In the past month, many national media outlets have focused on stories about Texting Slang that Every Parent Should Know. Most parents know the acronym LOL means 'laugh out loud' and BRB is 'be right back.' But many don’t know that TDTM means ‘talk dirty to me’ and PIR means ‘parents in room.’
How do you talk to your kids about this whole new language that is erupting on social media? Many of these acronyms are used to solicit inappropriate photos between teens, but how do we curb it from an early age?
“I call these terms tackronyms when I talk to my kids, 5 and 7 years old, about what is appropriate to text,” says Chris Phelps, a Dallas mother and founder of the Campaign for Kindness, a program whose overarching goal is to create a national ripple effect of kindness as more and more children learn to distinguish between kind and “tacky” words and actions and make the choice to be kind.
“Many parents provide their kids with phones at younger and younger ages because of necessity. If we don’t teach the lessons of common decency from an early age, the boat can be easily missed.”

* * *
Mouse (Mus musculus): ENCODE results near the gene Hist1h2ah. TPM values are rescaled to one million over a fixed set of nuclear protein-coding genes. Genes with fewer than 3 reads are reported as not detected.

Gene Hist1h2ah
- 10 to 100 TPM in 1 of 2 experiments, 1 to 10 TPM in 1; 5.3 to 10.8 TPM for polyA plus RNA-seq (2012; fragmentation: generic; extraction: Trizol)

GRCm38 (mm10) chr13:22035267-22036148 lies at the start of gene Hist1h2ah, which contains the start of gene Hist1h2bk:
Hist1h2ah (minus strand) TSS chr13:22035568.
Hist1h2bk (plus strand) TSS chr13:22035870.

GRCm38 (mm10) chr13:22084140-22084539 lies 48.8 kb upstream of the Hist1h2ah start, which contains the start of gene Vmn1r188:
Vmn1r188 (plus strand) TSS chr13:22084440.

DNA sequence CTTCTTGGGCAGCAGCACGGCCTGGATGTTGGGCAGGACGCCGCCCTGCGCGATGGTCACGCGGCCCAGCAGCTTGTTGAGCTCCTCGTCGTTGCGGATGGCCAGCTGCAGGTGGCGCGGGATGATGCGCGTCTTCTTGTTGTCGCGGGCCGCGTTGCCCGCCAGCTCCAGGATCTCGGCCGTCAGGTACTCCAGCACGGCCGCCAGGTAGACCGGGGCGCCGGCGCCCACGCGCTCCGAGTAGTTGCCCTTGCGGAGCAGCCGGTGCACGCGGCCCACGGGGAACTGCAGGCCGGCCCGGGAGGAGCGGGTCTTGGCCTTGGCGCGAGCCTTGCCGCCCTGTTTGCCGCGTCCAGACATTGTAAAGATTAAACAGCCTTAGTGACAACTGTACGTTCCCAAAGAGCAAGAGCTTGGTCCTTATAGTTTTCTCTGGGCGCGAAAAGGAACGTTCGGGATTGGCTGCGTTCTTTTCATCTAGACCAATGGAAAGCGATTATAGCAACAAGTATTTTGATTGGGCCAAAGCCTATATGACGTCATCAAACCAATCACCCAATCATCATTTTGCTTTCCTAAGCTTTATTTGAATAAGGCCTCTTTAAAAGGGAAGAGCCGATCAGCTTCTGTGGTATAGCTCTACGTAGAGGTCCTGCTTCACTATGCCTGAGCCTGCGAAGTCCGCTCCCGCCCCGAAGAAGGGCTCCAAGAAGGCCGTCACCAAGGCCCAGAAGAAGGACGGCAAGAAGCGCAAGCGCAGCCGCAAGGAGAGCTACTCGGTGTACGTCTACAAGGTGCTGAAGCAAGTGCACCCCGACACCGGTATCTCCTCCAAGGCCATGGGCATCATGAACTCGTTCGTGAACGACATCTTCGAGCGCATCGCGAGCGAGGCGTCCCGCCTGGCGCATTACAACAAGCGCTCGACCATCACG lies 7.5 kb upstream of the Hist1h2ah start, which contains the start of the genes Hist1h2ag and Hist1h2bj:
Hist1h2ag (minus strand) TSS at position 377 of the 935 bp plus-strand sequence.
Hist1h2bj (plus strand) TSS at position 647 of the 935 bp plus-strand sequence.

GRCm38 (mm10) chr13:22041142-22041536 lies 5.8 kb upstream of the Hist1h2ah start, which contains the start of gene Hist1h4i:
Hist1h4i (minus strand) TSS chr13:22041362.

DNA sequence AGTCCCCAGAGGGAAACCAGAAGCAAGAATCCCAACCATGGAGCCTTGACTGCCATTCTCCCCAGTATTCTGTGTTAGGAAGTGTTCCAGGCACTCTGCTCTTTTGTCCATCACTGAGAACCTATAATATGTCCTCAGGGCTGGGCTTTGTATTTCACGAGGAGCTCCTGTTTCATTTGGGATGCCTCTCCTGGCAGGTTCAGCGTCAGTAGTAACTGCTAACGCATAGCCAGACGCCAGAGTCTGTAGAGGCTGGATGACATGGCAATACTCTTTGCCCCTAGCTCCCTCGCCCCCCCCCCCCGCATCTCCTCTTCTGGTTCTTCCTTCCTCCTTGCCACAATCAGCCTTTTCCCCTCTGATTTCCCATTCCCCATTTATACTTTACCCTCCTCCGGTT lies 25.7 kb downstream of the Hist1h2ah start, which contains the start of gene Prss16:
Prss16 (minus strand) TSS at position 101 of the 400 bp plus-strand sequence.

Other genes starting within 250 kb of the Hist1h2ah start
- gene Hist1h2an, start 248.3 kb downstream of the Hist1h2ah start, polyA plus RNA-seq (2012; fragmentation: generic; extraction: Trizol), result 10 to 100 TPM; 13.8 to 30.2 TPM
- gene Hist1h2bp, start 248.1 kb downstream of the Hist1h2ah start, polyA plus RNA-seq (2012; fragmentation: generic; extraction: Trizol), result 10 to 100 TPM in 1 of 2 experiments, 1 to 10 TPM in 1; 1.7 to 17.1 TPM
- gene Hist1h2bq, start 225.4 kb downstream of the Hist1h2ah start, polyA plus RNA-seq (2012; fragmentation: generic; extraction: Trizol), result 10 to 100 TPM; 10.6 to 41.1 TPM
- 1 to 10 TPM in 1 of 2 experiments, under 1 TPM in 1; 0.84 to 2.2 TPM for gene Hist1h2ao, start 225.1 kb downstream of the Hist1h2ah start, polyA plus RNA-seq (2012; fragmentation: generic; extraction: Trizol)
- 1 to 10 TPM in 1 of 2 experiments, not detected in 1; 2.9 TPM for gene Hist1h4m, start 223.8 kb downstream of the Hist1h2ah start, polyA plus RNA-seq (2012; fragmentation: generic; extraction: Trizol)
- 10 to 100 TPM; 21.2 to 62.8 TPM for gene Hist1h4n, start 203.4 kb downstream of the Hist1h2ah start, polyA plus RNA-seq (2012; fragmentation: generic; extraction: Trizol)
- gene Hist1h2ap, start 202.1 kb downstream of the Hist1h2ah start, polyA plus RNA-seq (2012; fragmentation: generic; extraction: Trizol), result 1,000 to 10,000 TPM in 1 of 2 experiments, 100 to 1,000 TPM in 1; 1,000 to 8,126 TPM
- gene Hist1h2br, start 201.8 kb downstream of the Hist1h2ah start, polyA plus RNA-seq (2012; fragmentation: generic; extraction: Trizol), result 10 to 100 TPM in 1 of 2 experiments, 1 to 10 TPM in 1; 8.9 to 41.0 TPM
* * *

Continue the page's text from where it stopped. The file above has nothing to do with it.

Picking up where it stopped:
Most parents agree that children are sponges, and there are steps every parent takes to create an environment conducive to good language and behavior both in person and on-line.
Before children learn habits they need to hide from their parents, take the opportunity to provide them with tools to self-police tacky words and behavior from an early age. Many books and tools are available to help parents start their elementary-aged children down the right path. One that stands above the rest, Margo’s Magnificent Choice – winner of the 2014 Silver Nautilus Award, “is a well-written story that teaches kids about the power of words and the impact of making good choices. When combined with a Tacky Box, the story makes a very effective and hands-on parenting tool and proves that learning about kindness can be very fun,” according to National Children’s Book Review.
As recently as last fall, many Dallas-area elementary schools took part in an incubator project anchored by Margo’s Magnificent Choice, and the reception by parents and educators was overwhelmingly positive. Currently, there are developments to bring the means and method to as many Dallas ISD elementary students as possible.
Perhaps, actions like this will lead to more UR2K (you are too kind) and less WAI (what an idiot).